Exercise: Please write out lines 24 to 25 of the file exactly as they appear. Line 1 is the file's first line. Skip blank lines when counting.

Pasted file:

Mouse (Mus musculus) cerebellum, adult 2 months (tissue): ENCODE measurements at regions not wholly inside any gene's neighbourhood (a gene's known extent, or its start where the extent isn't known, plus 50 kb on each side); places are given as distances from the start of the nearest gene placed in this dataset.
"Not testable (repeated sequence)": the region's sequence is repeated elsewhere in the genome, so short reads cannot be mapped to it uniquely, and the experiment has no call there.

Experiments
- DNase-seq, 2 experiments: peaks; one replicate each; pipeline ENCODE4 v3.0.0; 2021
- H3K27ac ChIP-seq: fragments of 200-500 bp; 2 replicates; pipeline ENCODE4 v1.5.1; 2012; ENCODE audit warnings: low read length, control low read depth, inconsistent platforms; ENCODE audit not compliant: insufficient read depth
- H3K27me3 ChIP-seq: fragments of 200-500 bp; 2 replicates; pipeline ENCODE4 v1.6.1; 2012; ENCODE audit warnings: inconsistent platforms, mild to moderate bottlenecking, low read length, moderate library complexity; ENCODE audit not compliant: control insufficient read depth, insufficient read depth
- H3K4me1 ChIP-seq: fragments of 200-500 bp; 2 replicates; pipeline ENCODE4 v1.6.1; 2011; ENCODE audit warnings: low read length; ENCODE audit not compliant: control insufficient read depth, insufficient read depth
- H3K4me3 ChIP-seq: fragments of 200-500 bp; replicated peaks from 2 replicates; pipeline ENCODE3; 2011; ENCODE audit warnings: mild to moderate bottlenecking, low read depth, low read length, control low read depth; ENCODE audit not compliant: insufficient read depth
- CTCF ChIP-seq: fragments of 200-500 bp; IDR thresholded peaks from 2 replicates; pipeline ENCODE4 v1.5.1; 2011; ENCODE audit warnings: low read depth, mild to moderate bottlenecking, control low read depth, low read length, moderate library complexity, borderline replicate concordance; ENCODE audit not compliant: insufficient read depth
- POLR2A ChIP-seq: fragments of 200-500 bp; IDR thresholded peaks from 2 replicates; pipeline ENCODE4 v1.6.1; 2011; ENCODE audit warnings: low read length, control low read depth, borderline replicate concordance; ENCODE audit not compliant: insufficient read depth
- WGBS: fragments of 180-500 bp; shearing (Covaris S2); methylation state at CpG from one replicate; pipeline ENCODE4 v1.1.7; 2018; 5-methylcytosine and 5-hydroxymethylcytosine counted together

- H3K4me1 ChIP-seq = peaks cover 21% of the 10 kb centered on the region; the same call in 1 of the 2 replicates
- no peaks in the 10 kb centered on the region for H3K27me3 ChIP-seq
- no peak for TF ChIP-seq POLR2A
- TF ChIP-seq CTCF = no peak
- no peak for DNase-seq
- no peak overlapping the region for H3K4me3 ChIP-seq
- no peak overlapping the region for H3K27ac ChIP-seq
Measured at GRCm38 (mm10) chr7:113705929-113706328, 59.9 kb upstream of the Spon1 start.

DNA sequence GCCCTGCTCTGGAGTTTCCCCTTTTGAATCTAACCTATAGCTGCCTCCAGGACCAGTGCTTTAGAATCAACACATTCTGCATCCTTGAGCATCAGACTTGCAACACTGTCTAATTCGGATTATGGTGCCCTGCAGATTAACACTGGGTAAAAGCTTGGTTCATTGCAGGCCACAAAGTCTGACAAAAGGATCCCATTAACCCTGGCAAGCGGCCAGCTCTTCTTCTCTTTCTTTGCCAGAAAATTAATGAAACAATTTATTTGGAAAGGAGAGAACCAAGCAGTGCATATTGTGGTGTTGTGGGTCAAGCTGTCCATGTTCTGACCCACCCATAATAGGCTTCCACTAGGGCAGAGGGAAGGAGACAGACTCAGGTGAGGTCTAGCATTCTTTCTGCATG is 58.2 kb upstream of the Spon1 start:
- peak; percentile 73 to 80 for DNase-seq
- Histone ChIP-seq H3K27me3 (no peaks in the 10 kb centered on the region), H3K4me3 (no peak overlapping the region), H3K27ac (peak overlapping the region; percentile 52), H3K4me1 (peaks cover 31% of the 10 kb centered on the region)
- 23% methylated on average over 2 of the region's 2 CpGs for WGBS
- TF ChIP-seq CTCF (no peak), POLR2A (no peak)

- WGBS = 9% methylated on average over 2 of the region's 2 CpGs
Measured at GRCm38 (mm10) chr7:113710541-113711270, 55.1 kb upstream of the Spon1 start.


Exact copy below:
- TF ChIP-seq CTCF (no peak), POLR2A (no peak)

- WGBS = 9% methylated on average over 2 of the region's 2 CpGs